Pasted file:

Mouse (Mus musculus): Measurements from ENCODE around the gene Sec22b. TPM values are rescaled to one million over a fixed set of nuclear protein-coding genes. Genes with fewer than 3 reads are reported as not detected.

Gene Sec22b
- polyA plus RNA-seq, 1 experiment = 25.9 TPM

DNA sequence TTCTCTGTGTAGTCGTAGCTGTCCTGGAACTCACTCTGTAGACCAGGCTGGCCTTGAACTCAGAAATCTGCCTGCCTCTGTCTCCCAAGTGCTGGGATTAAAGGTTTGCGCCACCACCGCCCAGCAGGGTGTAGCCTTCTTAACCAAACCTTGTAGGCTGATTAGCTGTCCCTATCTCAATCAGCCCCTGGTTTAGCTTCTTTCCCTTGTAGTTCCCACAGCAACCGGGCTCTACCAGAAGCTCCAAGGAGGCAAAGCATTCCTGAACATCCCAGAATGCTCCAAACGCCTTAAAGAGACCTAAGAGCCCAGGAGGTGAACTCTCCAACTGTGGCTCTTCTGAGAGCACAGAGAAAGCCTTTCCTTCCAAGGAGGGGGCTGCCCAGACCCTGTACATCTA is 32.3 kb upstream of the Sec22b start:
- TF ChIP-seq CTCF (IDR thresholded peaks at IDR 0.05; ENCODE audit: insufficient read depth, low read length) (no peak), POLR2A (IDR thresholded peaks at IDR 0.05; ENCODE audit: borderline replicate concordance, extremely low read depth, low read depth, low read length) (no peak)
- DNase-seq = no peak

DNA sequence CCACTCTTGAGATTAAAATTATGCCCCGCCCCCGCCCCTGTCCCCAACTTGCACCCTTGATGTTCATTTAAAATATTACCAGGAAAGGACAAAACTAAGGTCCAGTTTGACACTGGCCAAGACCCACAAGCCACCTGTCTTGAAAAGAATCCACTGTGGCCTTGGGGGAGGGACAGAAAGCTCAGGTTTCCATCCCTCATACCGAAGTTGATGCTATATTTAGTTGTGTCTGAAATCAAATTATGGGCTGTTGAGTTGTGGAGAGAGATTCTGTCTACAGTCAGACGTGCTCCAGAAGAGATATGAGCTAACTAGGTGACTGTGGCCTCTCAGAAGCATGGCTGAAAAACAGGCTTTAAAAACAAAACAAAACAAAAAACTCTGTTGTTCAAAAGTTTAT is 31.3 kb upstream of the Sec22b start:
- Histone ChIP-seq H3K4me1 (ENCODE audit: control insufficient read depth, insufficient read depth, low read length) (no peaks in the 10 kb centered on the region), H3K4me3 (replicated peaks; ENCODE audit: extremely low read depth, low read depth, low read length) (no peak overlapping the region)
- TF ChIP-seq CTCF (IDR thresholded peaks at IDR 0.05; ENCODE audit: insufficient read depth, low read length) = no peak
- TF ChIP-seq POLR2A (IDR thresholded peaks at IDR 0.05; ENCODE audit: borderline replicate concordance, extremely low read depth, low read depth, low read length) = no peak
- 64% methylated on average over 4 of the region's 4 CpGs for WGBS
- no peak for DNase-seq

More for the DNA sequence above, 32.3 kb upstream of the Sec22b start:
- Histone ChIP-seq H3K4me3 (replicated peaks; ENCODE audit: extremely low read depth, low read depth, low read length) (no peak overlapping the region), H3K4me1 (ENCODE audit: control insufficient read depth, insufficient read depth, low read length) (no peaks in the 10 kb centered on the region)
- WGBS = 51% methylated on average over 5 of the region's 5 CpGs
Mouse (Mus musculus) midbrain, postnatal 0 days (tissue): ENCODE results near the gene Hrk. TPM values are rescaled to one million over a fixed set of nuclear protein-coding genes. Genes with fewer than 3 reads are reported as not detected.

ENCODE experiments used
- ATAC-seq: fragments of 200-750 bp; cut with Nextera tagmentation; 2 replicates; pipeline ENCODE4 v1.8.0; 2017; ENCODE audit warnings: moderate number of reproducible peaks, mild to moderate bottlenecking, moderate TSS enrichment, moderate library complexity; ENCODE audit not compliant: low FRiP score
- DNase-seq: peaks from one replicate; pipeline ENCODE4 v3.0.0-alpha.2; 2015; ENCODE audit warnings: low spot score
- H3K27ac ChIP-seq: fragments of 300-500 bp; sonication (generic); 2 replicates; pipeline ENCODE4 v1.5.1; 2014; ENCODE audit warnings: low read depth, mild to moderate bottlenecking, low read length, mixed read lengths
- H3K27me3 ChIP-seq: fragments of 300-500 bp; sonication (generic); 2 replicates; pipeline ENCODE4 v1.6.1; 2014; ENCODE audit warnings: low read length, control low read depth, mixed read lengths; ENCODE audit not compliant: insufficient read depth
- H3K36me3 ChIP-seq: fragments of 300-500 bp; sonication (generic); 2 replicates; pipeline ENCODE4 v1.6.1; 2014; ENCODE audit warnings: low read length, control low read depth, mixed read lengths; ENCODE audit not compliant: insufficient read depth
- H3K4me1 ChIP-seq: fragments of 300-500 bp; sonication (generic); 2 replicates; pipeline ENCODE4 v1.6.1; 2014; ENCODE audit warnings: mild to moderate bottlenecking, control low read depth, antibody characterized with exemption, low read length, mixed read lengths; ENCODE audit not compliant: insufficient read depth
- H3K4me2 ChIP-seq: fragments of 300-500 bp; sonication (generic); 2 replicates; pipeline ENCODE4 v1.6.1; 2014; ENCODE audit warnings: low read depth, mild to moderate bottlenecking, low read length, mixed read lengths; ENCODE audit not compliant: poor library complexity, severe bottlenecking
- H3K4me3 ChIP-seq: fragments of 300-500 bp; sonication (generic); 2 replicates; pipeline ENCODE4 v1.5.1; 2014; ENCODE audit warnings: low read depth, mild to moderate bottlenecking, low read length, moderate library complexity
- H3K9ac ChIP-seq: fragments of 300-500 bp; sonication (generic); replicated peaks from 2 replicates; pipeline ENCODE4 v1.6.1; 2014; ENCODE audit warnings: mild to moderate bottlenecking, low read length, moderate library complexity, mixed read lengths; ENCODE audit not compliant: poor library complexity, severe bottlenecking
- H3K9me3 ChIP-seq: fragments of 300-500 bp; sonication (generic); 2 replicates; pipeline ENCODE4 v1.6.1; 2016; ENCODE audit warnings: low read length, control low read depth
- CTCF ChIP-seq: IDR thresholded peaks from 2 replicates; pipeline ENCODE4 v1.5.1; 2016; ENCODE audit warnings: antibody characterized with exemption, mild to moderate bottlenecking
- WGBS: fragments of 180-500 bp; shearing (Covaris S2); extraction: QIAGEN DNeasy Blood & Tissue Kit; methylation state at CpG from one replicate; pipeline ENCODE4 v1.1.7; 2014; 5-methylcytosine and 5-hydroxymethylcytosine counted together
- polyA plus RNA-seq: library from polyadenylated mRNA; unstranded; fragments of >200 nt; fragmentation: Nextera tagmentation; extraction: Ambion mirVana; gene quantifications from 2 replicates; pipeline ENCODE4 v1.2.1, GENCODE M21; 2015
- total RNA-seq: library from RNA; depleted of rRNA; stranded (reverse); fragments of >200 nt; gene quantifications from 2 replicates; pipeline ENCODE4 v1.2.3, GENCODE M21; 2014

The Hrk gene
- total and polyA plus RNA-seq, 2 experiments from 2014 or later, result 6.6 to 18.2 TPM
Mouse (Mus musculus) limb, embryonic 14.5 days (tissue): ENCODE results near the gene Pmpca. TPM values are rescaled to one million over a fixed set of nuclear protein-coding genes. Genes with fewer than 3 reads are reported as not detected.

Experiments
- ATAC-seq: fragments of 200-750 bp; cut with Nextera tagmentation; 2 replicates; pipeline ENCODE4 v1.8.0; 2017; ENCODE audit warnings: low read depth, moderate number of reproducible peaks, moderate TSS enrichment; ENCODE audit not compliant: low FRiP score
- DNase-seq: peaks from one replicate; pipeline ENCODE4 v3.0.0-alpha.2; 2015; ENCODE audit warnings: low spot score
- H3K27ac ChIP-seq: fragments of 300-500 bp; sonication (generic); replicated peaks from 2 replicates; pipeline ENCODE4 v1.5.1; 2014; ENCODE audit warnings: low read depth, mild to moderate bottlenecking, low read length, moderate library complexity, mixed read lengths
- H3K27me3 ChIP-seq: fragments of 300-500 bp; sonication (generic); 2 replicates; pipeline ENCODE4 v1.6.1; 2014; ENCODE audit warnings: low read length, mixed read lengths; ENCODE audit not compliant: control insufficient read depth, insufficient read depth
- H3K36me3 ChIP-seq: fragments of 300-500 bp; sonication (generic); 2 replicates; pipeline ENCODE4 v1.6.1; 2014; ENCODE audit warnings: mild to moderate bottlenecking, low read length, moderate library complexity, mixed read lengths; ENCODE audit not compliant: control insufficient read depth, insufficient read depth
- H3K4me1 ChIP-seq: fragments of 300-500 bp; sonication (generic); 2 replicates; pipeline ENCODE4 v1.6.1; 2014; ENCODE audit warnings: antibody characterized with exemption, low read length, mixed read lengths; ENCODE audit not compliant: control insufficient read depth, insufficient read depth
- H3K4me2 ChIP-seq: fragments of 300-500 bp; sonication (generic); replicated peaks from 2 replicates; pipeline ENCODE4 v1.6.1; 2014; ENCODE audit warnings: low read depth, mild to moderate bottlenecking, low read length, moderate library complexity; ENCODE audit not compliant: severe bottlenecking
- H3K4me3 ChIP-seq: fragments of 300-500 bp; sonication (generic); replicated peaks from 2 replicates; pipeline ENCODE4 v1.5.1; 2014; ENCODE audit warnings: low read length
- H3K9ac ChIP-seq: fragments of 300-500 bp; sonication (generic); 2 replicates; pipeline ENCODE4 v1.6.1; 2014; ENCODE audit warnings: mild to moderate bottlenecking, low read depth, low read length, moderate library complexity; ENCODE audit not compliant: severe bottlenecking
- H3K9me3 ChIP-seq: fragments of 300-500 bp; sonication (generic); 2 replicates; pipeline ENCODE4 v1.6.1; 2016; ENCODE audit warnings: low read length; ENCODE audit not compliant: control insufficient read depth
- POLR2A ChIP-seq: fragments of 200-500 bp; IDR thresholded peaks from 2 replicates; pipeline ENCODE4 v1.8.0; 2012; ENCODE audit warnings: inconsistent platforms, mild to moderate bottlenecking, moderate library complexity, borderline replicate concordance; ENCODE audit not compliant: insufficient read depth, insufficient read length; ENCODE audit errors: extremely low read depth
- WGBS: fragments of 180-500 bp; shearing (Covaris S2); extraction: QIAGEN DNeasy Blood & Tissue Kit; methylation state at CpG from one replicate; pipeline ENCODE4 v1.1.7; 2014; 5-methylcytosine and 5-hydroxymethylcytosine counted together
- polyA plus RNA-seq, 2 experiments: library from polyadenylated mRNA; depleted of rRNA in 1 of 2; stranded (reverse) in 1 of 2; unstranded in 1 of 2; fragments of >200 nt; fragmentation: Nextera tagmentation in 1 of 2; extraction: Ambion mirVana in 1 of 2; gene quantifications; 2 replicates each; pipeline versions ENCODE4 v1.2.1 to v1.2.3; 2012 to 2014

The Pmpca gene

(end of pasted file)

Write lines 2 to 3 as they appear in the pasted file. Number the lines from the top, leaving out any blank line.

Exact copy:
Gene Sec22b
- polyA plus RNA-seq, 1 experiment = 25.9 TPM